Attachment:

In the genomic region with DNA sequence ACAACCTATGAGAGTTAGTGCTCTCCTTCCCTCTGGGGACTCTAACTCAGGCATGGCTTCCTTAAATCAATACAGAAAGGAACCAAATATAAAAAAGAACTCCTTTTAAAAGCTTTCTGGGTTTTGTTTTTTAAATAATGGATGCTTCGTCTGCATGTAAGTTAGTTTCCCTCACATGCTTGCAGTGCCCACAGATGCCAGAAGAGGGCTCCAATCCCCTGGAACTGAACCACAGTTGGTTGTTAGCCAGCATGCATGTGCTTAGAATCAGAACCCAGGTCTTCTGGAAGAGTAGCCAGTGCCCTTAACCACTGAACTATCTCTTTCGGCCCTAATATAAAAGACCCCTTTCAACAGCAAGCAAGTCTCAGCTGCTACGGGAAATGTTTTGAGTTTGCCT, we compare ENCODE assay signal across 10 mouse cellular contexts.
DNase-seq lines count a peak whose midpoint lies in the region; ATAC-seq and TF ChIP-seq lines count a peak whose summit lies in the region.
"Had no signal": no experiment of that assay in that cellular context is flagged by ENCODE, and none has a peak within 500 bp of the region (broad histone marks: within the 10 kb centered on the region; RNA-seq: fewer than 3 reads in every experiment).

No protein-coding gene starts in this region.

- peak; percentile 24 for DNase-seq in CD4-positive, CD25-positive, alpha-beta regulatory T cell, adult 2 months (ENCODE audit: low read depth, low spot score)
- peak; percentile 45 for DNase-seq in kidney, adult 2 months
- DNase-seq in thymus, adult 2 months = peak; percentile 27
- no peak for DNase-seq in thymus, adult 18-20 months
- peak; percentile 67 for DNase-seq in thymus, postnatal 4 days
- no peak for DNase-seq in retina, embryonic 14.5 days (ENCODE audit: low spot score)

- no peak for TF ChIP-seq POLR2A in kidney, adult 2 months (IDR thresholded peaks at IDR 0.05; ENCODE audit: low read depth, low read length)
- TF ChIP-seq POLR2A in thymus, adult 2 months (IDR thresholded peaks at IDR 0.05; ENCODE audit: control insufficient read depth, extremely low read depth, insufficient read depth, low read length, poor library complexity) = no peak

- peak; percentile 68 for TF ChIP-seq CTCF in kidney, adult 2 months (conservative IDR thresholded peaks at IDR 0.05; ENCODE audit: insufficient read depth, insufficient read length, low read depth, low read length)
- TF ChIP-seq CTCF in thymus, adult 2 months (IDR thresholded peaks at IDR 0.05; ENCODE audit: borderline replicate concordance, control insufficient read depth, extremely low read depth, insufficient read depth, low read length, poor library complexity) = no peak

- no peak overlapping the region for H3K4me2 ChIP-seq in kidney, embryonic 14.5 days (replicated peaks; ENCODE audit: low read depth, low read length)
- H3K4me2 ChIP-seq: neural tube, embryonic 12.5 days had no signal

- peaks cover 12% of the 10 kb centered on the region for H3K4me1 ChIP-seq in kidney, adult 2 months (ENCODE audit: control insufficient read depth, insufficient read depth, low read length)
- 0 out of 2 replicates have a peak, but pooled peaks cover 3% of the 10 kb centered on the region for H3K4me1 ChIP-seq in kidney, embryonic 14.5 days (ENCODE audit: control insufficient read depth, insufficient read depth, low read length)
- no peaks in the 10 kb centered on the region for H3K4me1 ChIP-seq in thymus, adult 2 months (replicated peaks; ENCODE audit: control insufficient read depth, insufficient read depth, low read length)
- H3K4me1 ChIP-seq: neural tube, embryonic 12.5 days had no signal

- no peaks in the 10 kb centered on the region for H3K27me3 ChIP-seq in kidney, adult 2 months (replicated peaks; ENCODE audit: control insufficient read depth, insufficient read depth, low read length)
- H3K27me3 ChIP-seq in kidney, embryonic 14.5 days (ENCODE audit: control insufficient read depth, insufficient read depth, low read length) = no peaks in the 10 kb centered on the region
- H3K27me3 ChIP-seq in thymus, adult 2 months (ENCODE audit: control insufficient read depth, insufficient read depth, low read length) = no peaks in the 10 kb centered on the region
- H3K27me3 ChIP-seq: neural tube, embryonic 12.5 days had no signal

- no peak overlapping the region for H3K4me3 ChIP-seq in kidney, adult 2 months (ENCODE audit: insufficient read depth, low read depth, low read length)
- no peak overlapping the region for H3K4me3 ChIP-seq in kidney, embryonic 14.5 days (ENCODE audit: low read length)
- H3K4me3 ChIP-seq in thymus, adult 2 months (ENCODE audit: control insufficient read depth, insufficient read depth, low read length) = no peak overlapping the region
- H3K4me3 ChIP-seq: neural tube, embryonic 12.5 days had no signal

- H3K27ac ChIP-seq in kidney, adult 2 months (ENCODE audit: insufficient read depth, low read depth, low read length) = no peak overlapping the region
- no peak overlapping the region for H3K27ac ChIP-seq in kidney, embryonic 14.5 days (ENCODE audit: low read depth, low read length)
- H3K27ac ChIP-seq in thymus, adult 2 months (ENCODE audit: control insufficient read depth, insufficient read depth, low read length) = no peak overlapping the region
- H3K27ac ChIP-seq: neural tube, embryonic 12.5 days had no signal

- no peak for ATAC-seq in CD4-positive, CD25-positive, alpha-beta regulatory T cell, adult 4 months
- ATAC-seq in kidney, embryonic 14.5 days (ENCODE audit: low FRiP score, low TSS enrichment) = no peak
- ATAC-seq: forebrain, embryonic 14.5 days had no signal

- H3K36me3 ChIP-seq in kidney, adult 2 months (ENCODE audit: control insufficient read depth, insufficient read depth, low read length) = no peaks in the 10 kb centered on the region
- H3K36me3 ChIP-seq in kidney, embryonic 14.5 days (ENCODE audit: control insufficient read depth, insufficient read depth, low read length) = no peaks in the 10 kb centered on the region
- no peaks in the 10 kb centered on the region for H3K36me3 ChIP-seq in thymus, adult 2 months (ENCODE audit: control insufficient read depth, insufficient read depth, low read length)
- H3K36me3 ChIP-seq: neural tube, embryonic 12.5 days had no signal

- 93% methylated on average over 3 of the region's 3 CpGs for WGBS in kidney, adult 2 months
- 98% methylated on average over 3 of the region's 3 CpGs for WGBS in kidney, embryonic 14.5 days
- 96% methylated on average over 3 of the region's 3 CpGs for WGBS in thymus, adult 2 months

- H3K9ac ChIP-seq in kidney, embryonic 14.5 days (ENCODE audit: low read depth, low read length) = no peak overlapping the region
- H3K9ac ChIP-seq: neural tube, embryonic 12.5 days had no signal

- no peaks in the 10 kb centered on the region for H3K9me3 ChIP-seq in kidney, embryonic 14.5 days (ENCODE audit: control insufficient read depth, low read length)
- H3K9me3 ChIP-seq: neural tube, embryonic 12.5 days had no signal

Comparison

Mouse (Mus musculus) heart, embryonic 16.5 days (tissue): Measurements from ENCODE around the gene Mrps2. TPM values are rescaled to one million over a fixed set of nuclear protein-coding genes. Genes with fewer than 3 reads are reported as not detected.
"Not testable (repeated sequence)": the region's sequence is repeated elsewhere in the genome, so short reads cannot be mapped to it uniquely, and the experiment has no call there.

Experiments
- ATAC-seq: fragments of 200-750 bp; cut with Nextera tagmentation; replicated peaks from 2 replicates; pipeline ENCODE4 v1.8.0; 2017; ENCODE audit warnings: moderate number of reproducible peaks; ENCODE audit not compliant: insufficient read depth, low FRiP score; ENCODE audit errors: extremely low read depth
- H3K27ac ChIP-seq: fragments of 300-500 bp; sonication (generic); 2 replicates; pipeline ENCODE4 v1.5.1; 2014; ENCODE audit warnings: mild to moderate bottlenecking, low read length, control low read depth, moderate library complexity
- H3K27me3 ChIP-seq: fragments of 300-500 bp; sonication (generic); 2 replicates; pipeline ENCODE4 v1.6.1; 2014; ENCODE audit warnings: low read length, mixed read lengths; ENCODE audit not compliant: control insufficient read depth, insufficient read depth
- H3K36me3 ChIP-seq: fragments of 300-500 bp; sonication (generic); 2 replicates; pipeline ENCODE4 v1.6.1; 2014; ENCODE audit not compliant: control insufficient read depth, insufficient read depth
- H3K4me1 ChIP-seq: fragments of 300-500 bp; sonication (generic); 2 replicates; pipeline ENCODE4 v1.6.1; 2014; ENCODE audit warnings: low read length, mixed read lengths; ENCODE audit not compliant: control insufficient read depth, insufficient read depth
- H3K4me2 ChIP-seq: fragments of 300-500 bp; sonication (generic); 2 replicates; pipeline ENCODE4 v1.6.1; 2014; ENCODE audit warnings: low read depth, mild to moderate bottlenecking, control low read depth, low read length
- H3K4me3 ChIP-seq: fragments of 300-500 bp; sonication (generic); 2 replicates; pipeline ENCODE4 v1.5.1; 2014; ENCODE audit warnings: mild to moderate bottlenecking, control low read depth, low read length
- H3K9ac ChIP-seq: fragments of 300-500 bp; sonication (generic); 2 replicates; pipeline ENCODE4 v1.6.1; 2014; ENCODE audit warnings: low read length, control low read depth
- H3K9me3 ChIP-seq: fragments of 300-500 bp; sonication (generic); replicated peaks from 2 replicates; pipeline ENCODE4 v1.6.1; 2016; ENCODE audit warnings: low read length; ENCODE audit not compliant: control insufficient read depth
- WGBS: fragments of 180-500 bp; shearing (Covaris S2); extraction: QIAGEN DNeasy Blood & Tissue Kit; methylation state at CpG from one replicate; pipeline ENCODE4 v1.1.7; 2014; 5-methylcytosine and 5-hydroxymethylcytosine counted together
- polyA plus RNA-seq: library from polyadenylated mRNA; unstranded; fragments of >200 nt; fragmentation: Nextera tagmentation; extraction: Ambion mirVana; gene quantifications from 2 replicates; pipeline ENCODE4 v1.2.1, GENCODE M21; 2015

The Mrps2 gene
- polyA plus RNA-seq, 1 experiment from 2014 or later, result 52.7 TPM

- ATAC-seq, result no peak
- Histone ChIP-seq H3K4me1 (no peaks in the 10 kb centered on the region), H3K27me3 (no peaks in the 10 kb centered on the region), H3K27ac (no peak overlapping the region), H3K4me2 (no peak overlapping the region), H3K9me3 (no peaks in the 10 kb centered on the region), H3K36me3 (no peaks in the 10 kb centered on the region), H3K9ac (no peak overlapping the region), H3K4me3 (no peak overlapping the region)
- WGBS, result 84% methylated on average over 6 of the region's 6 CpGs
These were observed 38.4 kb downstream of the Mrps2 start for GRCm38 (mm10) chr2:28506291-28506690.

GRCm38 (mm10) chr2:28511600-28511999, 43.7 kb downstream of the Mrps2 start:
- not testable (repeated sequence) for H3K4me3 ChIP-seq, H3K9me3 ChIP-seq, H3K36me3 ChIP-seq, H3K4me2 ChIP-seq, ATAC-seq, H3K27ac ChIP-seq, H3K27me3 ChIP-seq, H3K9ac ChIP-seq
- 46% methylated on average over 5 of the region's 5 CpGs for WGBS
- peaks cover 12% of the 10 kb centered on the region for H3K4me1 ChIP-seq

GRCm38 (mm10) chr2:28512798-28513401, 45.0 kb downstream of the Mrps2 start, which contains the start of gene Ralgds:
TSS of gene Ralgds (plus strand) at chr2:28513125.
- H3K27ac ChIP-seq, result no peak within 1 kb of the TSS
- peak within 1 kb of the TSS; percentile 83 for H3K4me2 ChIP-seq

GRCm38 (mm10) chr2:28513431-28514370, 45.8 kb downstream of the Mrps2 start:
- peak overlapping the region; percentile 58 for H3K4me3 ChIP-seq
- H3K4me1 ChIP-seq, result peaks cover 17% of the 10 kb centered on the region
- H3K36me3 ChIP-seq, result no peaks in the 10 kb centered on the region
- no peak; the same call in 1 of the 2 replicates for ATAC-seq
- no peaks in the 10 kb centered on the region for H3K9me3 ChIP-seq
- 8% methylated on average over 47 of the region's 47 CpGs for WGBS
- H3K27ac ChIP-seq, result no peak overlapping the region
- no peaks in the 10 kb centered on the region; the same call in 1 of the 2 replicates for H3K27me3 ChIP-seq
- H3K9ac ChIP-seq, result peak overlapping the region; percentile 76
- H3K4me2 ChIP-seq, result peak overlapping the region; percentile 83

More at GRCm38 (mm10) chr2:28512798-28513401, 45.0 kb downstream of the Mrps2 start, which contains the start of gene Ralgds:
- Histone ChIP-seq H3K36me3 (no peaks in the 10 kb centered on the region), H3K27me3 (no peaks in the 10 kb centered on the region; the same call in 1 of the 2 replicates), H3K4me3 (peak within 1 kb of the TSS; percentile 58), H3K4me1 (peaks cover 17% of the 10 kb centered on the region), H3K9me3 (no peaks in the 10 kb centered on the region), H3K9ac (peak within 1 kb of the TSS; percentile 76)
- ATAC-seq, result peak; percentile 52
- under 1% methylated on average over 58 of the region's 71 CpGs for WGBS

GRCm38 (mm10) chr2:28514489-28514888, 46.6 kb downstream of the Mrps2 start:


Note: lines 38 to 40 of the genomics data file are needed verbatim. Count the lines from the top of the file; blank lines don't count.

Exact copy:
- no peaks in the 10 kb centered on the region for H3K36me3 ChIP-seq in thymus, adult 2 months (ENCODE audit: control insufficient read depth, insufficient read depth, low read length)
- H3K36me3 ChIP-seq: neural tube, embryonic 12.5 days had no signal

- 93% methylated on average over 3 of the region's 3 CpGs for WGBS in kidney, adult 2 months